I often tell my crazy teenagers that it doesn’t matter what you mean to say – it matters what the other person actually hears. (I’m not sure they actually hear me when I say that…) And a recent Family and Medical Leave Act case proves my point and provides a lesson for employers. Curlee v. Lewis Bros. Bakeries Inc. of Tennessee highlights the need for employers to be very careful and very clear in their verbal communications with employees about Family and Medical Leave Act obligations.
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An employee requested that she be permitted to leave work early every day due to her anxiety triggered by driving home in heavy traffic (those of us in major metropolitan areas would never survive!). When her demand was rejected and she ended up being terminated, Heather Trautman brought suit against her employer, alleging violations of the Americans with Disabilities Act, the Family Medical Leave Act, and related state laws, Trautman v. Time Warner Cable Texas, LLC.
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Any HR professional who has dealt with the Family and Medical Leave Act knows that determining when and how the statute applies can be very tricky.  One thing that is clear, however, is that employees who have worked for less than one year and have not worked a total of 1250 hours are not eligible for FMLA leave and thus are not protected by the statute.  Or so we thought!  A case from last week, Reif v. Assisted Living by Hillcrest, LLC, dispels the notion that employees who have worked for less than a year are never subject to the protections of the FMLA.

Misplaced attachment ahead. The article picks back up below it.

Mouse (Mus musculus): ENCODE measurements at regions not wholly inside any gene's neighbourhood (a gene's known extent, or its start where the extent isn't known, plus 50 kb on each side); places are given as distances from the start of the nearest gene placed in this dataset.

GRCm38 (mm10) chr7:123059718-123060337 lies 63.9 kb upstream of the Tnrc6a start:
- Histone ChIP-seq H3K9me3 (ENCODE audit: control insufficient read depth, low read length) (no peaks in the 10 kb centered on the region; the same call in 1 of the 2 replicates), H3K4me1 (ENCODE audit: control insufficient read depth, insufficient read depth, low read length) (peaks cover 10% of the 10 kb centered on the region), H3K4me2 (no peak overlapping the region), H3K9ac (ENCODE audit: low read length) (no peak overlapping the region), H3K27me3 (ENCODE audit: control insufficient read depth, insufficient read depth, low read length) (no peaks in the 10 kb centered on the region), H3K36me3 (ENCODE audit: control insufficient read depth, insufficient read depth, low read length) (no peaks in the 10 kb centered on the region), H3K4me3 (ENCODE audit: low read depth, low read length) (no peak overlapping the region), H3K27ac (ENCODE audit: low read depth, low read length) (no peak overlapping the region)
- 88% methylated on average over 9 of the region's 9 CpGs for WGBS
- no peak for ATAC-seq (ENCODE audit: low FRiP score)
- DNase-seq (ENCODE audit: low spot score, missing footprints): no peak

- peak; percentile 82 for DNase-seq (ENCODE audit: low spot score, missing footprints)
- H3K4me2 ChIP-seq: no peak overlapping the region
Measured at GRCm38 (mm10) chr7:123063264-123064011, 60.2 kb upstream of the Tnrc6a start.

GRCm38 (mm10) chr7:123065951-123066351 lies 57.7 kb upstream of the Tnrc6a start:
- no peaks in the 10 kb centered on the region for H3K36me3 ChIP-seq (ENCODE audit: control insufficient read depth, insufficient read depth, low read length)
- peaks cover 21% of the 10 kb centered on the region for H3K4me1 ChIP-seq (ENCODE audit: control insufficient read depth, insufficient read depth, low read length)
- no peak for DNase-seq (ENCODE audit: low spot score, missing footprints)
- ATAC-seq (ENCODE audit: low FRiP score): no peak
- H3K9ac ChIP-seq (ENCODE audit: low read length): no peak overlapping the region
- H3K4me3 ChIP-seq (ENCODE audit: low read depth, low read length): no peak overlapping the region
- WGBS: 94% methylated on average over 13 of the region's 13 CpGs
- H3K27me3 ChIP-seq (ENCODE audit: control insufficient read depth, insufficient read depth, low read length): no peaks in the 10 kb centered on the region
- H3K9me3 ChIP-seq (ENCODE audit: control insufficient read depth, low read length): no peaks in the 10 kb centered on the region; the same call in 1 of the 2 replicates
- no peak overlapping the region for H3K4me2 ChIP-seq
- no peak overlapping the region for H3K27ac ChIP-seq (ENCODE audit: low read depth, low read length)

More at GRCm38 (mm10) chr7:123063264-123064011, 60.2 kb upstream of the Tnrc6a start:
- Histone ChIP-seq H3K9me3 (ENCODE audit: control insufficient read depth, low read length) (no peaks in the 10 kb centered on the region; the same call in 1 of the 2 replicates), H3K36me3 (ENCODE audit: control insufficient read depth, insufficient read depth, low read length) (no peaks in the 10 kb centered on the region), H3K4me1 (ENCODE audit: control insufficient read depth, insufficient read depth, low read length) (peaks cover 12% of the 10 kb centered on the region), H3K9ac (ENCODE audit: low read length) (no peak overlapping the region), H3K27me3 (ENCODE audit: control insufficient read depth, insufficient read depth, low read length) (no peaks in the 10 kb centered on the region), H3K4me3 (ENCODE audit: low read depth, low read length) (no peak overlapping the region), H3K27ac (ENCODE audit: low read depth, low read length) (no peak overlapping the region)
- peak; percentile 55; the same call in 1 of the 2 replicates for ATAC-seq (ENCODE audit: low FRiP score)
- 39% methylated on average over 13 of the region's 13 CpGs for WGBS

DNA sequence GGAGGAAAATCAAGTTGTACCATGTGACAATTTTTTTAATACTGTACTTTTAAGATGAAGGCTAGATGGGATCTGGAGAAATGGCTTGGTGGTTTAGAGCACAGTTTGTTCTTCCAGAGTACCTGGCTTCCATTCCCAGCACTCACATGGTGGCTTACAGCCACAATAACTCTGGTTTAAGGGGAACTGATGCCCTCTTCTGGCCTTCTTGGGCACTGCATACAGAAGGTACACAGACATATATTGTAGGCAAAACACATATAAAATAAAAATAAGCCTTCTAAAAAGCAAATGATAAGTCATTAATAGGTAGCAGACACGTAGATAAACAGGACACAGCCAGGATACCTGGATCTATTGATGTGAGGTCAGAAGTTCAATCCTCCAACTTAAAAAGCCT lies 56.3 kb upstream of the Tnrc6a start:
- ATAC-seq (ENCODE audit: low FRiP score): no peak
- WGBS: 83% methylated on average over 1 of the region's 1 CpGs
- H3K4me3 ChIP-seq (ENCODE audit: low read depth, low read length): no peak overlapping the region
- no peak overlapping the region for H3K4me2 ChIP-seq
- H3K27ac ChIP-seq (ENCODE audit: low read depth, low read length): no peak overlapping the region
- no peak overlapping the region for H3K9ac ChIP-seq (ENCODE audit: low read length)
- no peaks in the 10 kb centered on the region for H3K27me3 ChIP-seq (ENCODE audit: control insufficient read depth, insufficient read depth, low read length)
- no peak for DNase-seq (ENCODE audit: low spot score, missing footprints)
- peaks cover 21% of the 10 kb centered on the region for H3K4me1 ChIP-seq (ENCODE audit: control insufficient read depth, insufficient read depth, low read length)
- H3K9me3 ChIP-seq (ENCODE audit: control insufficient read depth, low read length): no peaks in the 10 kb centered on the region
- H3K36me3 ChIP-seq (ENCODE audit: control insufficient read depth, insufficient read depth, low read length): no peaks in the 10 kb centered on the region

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In a previous post about pet bereavement leave, I noted that the Family and Medical Leave Act does not provide leave to care for an ill or dying pet. (Because a pet is not technically a family member. Really. Despite how we pet-owners feel about our fur babies. That’s mine in the picture.) But I also said that, “if an employee becomes depressed because of the death of a pet, it is possible that this could rise to the level of a disability that would require a reasonable accommodation under the Americans with Disabilities Act, or a serious health condition for which leave must be granted under the [Family and Medical Leave Act].” I further noted, however, that most people may experience grief but not become clinically depressed as the result of a pet’s death. So my interest was piqued by a recent case in which the employee claimed that his insomnia following his dog’s death was a serious health condition under the FMLA.
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